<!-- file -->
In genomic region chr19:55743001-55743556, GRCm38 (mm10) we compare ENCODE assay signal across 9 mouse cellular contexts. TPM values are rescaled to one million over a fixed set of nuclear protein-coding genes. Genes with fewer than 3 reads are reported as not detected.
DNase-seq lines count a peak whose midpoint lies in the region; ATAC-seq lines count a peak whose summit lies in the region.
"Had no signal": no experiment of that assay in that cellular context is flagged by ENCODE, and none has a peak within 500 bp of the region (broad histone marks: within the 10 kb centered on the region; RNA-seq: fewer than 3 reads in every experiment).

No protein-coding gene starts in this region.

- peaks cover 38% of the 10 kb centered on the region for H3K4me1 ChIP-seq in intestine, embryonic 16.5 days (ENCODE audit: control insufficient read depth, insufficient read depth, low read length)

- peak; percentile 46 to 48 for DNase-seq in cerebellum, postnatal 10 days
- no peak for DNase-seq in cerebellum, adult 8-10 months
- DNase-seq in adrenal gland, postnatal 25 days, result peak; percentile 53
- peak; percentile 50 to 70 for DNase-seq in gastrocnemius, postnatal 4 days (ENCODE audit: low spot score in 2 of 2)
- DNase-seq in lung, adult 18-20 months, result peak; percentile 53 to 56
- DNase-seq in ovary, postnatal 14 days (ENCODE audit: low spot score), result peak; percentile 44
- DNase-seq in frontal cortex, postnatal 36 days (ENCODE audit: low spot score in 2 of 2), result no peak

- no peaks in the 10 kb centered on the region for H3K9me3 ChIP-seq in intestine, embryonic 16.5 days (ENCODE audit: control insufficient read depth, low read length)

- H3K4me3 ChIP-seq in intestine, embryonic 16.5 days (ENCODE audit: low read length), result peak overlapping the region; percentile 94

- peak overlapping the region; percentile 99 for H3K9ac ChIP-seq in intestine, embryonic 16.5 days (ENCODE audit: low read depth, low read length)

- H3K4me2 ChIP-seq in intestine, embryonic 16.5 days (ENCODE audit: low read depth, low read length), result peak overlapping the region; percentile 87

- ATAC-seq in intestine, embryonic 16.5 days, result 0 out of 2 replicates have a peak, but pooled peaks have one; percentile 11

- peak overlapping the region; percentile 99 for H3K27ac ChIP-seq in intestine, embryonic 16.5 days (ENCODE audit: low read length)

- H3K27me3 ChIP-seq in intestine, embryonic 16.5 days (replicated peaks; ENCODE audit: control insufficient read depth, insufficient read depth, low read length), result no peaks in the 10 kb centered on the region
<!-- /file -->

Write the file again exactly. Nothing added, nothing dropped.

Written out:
In genomic region chr19:55743001-55743556, GRCm38 (mm10) we compare ENCODE assay signal across 9 mouse cellular contexts. TPM values are rescaled to one million over a fixed set of nuclear protein-coding genes. Genes with fewer than 3 reads are reported as not detected.
DNase-seq lines count a peak whose midpoint lies in the region; ATAC-seq lines count a peak whose summit lies in the region.
"Had no signal": no experiment of that assay in that cellular context is flagged by ENCODE, and none has a peak within 500 bp of the region (broad histone marks: within the 10 kb centered on the region; RNA-seq: fewer than 3 reads in every experiment).

No protein-coding gene starts in this region.

- peaks cover 38% of the 10 kb centered on the region for H3K4me1 ChIP-seq in intestine, embryonic 16.5 days (ENCODE audit: control insufficient read depth, insufficient read depth, low read length)

- peak; percentile 46 to 48 for DNase-seq in cerebellum, postnatal 10 days
- no peak for DNase-seq in cerebellum, adult 8-10 months
- DNase-seq in adrenal gland, postnatal 25 days, result peak; percentile 53
- peak; percentile 50 to 70 for DNase-seq in gastrocnemius, postnatal 4 days (ENCODE audit: low spot score in 2 of 2)
- DNase-seq in lung, adult 18-20 months, result peak; percentile 53 to 56
- DNase-seq in ovary, postnatal 14 days (ENCODE audit: low spot score), result peak; percentile 44
- DNase-seq in frontal cortex, postnatal 36 days (ENCODE audit: low spot score in 2 of 2), result no peak

- no peaks in the 10 kb centered on the region for H3K9me3 ChIP-seq in intestine, embryonic 16.5 days (ENCODE audit: control insufficient read depth, low read length)

- H3K4me3 ChIP-seq in intestine, embryonic 16.5 days (ENCODE audit: low read length), result peak overlapping the region; percentile 94

- peak overlapping the region; percentile 99 for H3K9ac ChIP-seq in intestine, embryonic 16.5 days (ENCODE audit: low read depth, low read length)

- H3K4me2 ChIP-seq in intestine, embryonic 16.5 days (ENCODE audit: low read depth, low read length), result peak overlapping the region; percentile 87

- ATAC-seq in intestine, embryonic 16.5 days, result 0 out of 2 replicates have a peak, but pooled peaks have one; percentile 11

- peak overlapping the region; percentile 99 for H3K27ac ChIP-seq in intestine, embryonic 16.5 days (ENCODE audit: low read length)

- H3K27me3 ChIP-seq in intestine, embryonic 16.5 days (replicated peaks; ENCODE audit: control insufficient read depth, insufficient read depth, low read length), result no peaks in the 10 kb centered on the region